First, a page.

Research Article | Open Access
Yohanis Asmr, Lemlem Beza, Hywot Engida, Tariku Bekelcho, Netsanet Tsegaye, Yibeltal Aschale, "Assessment of Knowledge and Practices of Standard Precaution against Blood Borne Pathogens among Doctors and Nurses at Adult Emergency Room in Addis Ababa, Ethiopia", Emergency Medicine International, vol. 2019, Article ID 2926415, 8 pages, 2019. https://doi.org/10.1155/2019/2926415
Assessment of Knowledge and Practices of Standard Precaution against Blood Borne Pathogens among Doctors and Nurses at Adult Emergency Room in Addis Ababa, Ethiopia
Background. Standard precautions are infection control techniques against pathogenic microorganisms that are present in human blood and can cause disease in humans. Objective. This study aims to assess knowledge and practice of standard precautions against blood borne pathogens among doctors and nurses in adult emergency room, Addis Ababa, Ethiopia. Methods. Institutional based cross sectional study was conducted from February to March 2018. A total of 128 study participants selected from four public hospitals were enrolled in this study. Data were collected using standardized pretested questionnaire and thencoded, entered, checked for completeness, and analyzed using SPSS version-23 statisticalsoftware. Chi-square test was used to measure the association between variables. P values <0.05 were taken as statistically significant. Result. The mean knowledge score of standard precaution measures was 10.3 out of 14 knowledge items. Out of 32 doctors, 93.8% (n=30) have good knowledge and out of 91 nurses, 86.8% (n=79) have good knowledge. The mean practice level of the study subjects was 8.5 out of 12 practice items. Majority (73.6%) of nurses have good practice level than doctors (21.8%). Knowledge level was significantly associated with the presence of infection control officer, infection control guideline, and washing hands before touching patients. Profession, training, and the presence of infection control guideline in emergency room were significantly associated with practice level of respondents (P<0.05). Conclusion. Both nurses and doctors have good knowledge of standard precaution measures. However, nurses have better practice level than doctors. Orientation during employment and continuous training programs should be provided for the newly employed health workers. In addition sustainable supply systems should be available in each hospital management.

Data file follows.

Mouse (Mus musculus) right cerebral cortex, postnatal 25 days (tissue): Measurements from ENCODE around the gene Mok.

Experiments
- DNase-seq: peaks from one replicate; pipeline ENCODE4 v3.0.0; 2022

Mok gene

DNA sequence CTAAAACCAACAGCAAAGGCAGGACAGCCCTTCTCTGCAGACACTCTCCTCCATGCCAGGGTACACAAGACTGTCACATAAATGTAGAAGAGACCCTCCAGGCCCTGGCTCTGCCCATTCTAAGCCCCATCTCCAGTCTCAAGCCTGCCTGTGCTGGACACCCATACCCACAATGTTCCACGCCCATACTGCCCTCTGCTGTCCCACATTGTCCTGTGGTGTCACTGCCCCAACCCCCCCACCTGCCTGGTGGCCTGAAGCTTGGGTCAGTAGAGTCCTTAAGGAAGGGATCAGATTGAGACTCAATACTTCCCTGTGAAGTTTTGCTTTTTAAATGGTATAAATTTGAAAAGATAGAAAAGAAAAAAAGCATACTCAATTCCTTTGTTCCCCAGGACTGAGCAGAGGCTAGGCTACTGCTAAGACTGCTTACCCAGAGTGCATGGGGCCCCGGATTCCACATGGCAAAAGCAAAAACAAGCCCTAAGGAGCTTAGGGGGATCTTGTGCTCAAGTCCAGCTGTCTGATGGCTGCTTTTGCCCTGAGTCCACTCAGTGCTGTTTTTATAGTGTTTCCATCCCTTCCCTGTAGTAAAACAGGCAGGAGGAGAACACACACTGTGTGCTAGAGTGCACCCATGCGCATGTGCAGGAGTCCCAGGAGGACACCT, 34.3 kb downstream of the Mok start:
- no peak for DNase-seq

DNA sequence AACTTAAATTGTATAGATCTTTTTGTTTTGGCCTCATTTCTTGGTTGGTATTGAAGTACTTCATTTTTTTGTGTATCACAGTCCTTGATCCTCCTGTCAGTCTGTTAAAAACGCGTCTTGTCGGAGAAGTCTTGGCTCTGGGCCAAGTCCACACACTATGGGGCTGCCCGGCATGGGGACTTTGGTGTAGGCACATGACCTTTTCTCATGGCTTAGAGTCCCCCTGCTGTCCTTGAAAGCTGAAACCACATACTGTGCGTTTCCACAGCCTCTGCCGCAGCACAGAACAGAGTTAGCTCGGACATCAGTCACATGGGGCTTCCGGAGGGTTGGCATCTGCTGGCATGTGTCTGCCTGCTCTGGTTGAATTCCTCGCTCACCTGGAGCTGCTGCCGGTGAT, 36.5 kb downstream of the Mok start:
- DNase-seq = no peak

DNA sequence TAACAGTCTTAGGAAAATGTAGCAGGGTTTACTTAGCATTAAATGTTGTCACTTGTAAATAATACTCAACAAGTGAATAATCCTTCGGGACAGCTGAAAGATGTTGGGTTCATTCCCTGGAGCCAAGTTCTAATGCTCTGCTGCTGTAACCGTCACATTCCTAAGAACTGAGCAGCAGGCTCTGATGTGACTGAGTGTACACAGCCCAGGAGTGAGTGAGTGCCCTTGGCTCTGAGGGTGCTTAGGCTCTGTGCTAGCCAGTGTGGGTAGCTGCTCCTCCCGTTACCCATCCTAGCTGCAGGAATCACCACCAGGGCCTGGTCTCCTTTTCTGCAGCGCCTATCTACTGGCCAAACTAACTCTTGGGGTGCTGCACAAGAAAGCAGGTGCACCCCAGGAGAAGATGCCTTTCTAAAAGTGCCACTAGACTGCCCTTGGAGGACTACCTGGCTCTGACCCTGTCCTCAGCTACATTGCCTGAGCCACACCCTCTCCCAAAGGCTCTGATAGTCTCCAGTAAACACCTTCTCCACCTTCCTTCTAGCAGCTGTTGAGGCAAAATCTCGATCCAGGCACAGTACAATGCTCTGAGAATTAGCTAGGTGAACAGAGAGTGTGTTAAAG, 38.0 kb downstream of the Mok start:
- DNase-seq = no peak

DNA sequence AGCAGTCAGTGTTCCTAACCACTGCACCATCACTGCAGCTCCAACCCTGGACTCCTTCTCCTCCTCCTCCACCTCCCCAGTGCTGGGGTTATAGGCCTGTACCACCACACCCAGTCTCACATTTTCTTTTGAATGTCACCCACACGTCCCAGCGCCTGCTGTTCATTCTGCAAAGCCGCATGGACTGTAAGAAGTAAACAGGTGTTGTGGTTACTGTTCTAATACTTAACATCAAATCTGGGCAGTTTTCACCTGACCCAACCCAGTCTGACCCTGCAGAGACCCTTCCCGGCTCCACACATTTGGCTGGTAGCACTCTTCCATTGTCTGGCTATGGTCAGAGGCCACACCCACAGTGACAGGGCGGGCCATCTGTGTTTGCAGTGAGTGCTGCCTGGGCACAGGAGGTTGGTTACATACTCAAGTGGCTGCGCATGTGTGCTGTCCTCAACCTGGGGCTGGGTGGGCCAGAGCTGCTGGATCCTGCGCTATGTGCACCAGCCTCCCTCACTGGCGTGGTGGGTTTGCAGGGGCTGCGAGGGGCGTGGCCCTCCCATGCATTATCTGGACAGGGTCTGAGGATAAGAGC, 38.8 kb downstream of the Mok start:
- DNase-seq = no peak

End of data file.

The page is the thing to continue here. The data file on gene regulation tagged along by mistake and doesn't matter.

Standard precautions are a set of precautionary measures designed to prevent transmissions of blood born infectious diseases . Blood borne pathogens such as HIV, HBV, and HCV are the most serious and contributed to be a major threat in the workplace . In practical terms, standard precautions include the use of gloves, aprons, goggles, suitable care of contaminated instruments (needles and sharps), house keeping with appropriate cleaning policies and ensuring strict adherence to standard practices. This needs provision of protective materials, proper training of health care providers, and adherence to sterilization and disinfection protocols [1, 3].
Occupational exposure to blood borne pathogens from needle sticks and other sharps injuries is a serious problem but it is often preventable . The world health organization (WHO) estimated that, of the 35 million health care workers worldwide, three million experiences percutaneous exposures to blood borne pathogens each year. Among these exposed health care professionals, two million were exposed to HBV, 0.9 million to HCV, and 170,000 to HIV . The incidence of needle stick injury in Ethiopia is 17.5% annually which is attributed to risky habit and inappropriate standard precaution compliance .